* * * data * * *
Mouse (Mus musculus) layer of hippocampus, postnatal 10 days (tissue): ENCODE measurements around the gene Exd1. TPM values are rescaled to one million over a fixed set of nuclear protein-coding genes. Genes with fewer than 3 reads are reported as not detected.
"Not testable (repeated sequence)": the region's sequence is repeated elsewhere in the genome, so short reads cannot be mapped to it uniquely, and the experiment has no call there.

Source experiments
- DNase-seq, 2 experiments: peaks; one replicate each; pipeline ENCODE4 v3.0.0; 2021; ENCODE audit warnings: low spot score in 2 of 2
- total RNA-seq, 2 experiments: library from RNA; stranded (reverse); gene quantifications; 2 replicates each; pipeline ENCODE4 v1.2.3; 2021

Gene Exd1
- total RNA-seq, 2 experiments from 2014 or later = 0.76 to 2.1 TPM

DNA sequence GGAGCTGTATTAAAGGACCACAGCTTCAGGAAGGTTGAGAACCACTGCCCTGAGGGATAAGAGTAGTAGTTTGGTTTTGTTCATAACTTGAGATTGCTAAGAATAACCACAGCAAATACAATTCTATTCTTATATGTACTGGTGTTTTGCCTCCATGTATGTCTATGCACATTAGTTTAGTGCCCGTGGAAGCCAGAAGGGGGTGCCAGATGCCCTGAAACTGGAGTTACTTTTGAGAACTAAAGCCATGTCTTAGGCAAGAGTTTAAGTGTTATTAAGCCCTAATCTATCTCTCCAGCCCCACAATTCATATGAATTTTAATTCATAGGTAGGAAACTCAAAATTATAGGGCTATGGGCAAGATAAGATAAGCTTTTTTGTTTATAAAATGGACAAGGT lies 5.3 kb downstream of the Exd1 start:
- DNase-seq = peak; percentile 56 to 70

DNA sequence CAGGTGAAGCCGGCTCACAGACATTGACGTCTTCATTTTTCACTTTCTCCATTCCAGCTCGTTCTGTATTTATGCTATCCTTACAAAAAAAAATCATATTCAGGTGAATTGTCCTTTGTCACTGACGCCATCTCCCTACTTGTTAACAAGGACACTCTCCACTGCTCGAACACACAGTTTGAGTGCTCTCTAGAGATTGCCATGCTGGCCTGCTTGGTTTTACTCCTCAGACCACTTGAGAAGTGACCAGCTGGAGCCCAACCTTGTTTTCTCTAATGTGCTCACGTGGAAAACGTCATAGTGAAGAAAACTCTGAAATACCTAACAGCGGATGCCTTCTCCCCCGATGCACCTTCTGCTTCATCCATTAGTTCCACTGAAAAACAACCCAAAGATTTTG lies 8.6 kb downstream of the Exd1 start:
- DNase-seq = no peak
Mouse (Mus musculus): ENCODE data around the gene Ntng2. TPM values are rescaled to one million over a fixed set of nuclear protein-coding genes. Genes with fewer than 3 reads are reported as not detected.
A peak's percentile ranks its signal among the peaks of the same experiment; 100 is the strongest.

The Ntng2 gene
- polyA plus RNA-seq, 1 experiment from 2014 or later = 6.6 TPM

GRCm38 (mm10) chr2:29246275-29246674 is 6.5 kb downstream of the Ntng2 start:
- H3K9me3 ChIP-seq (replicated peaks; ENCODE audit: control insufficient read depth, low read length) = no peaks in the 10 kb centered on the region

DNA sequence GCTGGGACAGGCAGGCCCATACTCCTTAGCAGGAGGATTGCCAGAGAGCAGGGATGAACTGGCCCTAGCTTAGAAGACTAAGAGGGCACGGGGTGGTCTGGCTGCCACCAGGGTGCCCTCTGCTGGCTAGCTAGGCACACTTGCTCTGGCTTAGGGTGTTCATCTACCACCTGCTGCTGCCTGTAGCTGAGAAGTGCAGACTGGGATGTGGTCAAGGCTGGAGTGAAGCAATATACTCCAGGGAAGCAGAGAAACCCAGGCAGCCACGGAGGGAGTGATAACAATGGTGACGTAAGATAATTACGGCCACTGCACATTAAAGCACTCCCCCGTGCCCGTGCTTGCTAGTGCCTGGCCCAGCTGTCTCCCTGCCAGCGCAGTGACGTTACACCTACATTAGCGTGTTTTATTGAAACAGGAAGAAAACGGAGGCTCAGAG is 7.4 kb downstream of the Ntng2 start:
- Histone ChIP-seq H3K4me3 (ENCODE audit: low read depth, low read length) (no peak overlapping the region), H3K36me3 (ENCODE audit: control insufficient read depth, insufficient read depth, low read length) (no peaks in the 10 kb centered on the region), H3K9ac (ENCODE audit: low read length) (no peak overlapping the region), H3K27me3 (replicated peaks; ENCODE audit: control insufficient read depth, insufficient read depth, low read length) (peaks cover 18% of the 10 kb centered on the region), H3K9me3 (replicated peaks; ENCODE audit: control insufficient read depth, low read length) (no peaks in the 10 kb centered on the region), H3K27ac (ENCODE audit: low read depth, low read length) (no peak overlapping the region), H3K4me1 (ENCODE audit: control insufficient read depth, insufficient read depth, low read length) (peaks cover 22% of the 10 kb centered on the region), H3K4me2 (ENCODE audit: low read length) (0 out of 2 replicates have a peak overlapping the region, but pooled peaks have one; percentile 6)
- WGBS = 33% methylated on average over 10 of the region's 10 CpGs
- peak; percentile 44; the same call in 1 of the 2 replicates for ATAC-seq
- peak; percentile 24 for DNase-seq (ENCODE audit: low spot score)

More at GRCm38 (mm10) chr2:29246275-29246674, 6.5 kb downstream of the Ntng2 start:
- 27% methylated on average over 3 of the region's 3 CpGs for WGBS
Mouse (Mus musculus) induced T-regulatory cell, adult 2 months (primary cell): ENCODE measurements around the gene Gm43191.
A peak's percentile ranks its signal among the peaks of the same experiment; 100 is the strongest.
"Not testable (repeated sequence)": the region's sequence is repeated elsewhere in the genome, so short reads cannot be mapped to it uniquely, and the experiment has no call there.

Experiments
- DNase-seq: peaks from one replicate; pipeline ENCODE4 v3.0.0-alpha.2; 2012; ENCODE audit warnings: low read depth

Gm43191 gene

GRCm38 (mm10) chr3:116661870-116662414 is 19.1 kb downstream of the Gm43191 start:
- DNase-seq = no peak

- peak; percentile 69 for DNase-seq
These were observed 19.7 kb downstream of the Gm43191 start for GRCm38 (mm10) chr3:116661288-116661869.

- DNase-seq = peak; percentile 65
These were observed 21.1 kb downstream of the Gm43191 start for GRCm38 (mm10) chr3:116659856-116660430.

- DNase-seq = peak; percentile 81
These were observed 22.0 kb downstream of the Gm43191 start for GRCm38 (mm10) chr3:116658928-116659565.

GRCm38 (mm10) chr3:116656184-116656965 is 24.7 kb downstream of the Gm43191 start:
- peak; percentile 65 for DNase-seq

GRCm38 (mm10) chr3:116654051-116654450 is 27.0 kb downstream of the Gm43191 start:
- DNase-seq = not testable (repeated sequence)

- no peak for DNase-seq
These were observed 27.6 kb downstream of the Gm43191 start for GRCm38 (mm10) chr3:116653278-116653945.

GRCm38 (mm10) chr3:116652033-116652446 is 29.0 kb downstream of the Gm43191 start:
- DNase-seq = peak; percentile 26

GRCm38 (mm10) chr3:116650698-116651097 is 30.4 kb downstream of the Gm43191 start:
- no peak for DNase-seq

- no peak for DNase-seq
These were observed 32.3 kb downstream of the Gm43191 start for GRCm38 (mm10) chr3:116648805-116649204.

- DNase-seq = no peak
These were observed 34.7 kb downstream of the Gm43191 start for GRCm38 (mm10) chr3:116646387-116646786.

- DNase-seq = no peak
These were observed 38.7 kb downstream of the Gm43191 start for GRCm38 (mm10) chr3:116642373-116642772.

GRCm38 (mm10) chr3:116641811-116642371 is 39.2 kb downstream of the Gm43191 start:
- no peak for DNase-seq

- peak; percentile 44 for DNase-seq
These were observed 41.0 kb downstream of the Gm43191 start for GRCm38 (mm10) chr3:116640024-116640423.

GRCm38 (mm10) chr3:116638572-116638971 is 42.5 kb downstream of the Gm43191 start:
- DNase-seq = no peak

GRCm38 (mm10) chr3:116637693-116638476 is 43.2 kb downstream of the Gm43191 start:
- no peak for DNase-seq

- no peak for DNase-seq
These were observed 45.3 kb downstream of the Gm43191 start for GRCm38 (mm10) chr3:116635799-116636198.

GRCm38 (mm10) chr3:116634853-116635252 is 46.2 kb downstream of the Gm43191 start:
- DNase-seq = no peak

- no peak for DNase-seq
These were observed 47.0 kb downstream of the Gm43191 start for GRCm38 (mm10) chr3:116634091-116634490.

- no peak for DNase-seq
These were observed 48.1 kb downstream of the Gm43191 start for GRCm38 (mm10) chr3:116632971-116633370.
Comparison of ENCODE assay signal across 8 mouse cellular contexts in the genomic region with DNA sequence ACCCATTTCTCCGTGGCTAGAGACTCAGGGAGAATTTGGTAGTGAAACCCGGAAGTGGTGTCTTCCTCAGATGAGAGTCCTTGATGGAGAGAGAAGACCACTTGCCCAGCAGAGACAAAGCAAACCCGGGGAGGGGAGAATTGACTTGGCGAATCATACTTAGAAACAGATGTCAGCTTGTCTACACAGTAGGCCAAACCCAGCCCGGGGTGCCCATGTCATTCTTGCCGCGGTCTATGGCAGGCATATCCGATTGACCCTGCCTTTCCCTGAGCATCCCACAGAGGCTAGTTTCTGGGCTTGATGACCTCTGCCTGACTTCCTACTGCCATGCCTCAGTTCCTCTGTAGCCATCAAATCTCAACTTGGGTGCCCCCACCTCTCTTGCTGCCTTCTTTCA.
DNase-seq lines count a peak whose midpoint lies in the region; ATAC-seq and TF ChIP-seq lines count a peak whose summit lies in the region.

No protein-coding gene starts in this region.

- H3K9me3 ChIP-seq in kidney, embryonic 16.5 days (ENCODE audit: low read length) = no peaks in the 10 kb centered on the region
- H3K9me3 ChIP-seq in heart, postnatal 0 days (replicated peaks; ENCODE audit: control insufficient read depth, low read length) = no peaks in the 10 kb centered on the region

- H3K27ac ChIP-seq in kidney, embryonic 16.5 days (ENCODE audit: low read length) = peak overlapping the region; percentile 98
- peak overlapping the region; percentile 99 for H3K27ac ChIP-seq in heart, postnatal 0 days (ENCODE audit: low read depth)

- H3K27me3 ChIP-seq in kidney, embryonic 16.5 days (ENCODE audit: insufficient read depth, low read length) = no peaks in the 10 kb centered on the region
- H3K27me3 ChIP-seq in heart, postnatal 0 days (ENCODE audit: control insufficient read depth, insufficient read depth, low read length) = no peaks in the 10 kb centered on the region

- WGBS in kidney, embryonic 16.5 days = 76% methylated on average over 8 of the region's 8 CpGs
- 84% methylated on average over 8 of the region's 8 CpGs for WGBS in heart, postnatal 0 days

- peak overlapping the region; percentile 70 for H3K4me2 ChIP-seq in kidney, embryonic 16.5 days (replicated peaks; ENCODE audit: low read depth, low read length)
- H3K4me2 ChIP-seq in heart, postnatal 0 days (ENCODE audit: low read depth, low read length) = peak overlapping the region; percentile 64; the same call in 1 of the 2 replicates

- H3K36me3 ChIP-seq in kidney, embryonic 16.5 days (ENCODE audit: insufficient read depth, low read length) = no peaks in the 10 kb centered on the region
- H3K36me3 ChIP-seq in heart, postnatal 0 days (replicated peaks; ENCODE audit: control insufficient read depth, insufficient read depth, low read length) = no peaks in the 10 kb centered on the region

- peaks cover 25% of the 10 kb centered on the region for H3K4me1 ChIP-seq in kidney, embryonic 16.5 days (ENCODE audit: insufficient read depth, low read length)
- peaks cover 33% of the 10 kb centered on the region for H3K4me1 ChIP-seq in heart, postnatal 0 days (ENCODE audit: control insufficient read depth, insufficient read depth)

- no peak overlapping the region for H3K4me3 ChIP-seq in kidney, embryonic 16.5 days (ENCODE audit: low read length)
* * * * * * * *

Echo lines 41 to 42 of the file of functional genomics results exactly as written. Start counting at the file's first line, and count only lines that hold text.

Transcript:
GRCm38 (mm10) chr3:116654051-116654450 is 27.0 kb downstream of the Gm43191 start:
- DNase-seq = not testable (repeated sequence)